Thunder Road Review

Jim Cummings’ low budget black comedy Thunder Road opens, as is customary with most of the films I watch these days, at a funeral.

Jim has requested to perform the eulogy at his mother’s memorial. Immediately it is clear this is a grave mistake. He is unprepared and foolishly disregards his notes, the rawness of loss too much to bear. The tribute becomes a rambling stream of consciousness.

The massed mourners’ sympathetic, comforting noises soon shift, initially to uncomfortable silence, then to gasps of disbelieving shock as Jim, dressed in his police uniform and holding a child’s portable stereo tightly in his hands, gradually comes apart.

We learn that the relationship with his mom was complicated, his childhood was difficult, but that he loved and admired her dearly. Jim is broken, alternating from wistful, sepia-tinged nostalgia to full blown anger, remorse and shattered devastation in the same sentence.

The scene plays out over a single shot, the camera never leaving the protagonist. It is extraordinary. He laughs, scowls and sobs violently all at once.

To watch this is to be transported into the room with the other mourners. It’s impossible not to laugh and at the same time gnaw at your fist at the excruciating awkwardness of it all.

Eventually, after a long pause whilst a technical issue with the stereo cannot to be resolved, Jim performs a poorly judged dance to his own verbal commentary of Bruce Springsteen’s Thunder Road, her favourite song. Think Spike Jonze dancing in a shopping precinct whilst failing to adequately describe a Fatboy Slim song.

The entire sequence is painfully exhilarating and exhausting. By the time the opening credits rolled I felt like I had stormed Omaha Beach with Tom Hanks.

Jim, played by the film’s writer and director Cummings, is experiencing a nervous breakdown. A decorated police officer whose life has unravelled since his wife and daughter walked out. His continued erratic behaviour has put his career in jeopardy.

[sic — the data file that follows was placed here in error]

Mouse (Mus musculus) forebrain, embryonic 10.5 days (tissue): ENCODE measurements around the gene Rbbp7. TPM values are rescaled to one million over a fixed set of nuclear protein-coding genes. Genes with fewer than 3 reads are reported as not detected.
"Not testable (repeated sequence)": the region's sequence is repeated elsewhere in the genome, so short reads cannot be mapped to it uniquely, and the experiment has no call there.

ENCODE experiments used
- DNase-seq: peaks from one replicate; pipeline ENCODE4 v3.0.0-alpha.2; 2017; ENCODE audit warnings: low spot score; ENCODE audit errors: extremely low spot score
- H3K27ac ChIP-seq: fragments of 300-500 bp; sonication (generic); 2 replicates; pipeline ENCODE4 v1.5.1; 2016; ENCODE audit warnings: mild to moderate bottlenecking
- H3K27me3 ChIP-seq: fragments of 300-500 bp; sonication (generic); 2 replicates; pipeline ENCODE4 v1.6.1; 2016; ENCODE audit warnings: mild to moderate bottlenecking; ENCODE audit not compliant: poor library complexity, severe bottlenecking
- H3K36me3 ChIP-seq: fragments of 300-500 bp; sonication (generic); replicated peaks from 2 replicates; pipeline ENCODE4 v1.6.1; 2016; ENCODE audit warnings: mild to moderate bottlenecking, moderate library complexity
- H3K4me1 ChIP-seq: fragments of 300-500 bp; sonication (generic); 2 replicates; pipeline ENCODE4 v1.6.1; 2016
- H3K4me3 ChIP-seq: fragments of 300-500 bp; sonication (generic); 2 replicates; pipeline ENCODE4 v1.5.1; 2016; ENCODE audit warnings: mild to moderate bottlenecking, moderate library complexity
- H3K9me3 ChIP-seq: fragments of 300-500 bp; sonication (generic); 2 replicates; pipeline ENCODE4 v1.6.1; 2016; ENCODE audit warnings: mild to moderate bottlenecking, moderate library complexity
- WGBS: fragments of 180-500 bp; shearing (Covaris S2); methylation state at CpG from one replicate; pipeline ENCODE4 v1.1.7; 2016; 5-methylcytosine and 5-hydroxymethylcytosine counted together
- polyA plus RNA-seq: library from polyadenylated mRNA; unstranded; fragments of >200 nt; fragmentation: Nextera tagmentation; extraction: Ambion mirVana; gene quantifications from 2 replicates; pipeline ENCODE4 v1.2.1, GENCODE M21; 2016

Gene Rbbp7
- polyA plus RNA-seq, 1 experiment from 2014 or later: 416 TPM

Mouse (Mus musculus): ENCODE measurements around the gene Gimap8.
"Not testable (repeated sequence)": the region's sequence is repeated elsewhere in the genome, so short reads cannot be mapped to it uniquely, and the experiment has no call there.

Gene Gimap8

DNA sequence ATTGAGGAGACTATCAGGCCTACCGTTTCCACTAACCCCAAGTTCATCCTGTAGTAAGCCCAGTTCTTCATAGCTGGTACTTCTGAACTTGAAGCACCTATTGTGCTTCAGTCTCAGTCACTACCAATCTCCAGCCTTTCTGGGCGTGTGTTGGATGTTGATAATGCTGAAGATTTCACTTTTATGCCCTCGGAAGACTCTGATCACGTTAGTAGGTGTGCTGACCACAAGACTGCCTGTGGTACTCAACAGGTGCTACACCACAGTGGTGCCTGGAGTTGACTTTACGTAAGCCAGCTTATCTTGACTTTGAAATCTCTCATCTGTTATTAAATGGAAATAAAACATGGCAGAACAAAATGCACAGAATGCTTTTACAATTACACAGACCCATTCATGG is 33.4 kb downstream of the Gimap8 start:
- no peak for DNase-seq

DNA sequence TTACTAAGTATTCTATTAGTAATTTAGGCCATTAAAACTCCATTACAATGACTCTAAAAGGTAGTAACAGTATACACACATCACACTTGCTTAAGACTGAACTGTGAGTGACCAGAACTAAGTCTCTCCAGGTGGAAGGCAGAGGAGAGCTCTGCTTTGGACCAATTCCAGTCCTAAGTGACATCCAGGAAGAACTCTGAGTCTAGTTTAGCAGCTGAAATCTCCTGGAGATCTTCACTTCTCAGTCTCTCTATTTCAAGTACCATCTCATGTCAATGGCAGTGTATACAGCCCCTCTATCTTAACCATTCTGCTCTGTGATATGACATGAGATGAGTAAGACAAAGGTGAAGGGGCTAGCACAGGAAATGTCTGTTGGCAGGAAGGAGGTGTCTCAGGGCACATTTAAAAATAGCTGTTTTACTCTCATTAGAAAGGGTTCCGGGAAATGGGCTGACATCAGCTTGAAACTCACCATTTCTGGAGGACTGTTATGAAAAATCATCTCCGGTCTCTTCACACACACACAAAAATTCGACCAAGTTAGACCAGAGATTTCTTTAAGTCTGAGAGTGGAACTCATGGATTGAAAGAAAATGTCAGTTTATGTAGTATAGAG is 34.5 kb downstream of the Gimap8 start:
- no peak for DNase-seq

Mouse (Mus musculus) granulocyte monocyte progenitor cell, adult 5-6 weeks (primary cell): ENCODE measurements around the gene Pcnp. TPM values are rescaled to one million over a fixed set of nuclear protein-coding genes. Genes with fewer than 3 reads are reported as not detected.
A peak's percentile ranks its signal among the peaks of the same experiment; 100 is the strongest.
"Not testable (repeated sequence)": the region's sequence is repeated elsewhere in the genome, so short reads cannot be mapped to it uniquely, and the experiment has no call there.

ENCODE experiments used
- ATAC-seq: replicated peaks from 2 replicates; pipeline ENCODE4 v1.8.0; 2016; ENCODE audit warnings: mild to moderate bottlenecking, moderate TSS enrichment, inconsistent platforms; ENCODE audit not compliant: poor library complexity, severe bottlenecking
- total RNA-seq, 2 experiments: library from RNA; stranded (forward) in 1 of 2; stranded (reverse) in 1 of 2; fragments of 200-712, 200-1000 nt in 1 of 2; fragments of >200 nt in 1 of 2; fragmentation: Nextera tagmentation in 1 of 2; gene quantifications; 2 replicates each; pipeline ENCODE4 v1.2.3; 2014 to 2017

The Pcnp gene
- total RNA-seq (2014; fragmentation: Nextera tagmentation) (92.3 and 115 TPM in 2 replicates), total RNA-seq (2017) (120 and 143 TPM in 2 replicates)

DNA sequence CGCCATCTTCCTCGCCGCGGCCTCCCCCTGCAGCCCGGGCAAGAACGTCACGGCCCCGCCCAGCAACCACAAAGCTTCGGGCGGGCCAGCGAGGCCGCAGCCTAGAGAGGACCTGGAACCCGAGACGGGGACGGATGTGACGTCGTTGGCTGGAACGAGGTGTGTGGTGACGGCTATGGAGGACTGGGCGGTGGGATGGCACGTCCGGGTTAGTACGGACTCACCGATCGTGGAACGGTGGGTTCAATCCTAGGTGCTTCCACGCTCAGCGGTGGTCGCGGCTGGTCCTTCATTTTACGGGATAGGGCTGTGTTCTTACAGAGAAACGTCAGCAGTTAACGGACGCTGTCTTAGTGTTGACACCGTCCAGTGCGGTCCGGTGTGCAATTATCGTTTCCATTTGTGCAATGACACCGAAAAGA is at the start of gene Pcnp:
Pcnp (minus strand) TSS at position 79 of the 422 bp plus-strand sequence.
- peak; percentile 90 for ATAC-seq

He battles for joint custody of Crystal whilst setting up a new home and refurbishing his mothers former dance studio to help preserve her legacy.

After defying an order to take enforced leave from work to get his life back in order and, having been a bit too hands-on whilst dealing with one of the harmless local bums, Jim is relieved of his duties.

His ex-wife Rosalind and her new partner sue for full custody of Crystal and advise of their plan to move away once this is resolved.

The subsequent hearing goes about as well as the recent eulogy, a mobile phone recording of which has since gone viral in the local community and subsequently been used by Rosalind in evidence against his suitability as a father.

Faced with the reality of losing everything Jim takes to drinking the pain, and his life, away.

Darkly comic and bitterly unapologetic, Thunder Road is as difficult a film to watch as its protagonist is difficult to like. A man almost genetically hard-wired to continually makes terrible decisions, Jim

refuses to try to understand how to make amends with his employer, wife, concerned friends or daughter. His attempts to bond with Crystal, perfectly played by Kendal Farr, are comically inept.

Yet despite this, there is never a moment when you don’t utterly root for Jim and his possible redemption. Cummings brilliantly captures the hopelessness of an emotionally crippled man on the edge, entirely unequipped to deal with life without a wife to love, or a mother to steady him.

And this is what makes Thunder Road so captivating, right from its wonderful opening set-piece. This is not so much a feelgood movie, or the inspirational cathartic journey of a flawed man; but rather an exhausting, uncompromising and intensely watchable portrait of a train wreck in human form. I cannot recommend it highly enough.

Frank Gardiner

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May 2019
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